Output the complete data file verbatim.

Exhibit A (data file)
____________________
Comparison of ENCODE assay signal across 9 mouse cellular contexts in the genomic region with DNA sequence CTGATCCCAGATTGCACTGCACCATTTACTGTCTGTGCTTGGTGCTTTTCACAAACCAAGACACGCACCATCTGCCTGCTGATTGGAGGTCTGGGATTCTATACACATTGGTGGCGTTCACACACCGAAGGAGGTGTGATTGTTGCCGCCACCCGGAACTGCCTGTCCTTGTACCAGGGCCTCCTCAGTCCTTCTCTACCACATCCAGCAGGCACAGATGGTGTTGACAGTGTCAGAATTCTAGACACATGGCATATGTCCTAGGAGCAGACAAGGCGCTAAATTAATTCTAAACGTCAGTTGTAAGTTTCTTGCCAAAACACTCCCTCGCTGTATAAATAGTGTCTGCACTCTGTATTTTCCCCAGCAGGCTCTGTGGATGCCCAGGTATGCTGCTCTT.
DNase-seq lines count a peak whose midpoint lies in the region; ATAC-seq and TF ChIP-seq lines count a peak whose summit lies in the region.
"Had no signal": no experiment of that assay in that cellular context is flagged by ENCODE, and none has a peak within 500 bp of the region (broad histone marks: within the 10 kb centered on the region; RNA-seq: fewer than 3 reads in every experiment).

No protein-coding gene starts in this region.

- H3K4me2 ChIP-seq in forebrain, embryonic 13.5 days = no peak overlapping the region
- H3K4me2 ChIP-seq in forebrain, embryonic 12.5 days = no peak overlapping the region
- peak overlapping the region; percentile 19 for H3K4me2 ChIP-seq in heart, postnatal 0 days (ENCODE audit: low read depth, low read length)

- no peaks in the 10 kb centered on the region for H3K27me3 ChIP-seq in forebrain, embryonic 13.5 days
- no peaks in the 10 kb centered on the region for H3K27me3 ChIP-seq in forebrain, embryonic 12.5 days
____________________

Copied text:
Comparison of ENCODE assay signal across 9 mouse cellular contexts in the genomic region with DNA sequence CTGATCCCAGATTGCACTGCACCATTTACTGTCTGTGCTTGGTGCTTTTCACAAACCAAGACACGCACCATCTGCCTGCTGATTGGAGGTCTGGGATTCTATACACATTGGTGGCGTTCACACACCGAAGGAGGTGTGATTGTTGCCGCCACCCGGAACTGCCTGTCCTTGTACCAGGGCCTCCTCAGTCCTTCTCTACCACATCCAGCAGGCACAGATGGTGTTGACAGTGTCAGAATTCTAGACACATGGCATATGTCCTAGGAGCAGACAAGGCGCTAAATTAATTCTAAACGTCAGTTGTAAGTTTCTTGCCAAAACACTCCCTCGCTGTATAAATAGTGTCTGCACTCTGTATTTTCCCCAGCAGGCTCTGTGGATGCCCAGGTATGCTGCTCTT.
DNase-seq lines count a peak whose midpoint lies in the region; ATAC-seq and TF ChIP-seq lines count a peak whose summit lies in the region.
"Had no signal": no experiment of that assay in that cellular context is flagged by ENCODE, and none has a peak within 500 bp of the region (broad histone marks: within the 10 kb centered on the region; RNA-seq: fewer than 3 reads in every experiment).

No protein-coding gene starts in this region.

- H3K4me2 ChIP-seq in forebrain, embryonic 13.5 days = no peak overlapping the region
- H3K4me2 ChIP-seq in forebrain, embryonic 12.5 days = no peak overlapping the region
- peak overlapping the region; percentile 19 for H3K4me2 ChIP-seq in heart, postnatal 0 days (ENCODE audit: low read depth, low read length)

- no peaks in the 10 kb centered on the region for H3K27me3 ChIP-seq in forebrain, embryonic 13.5 days
- no peaks in the 10 kb centered on the region for H3K27me3 ChIP-seq in forebrain, embryonic 12.5 days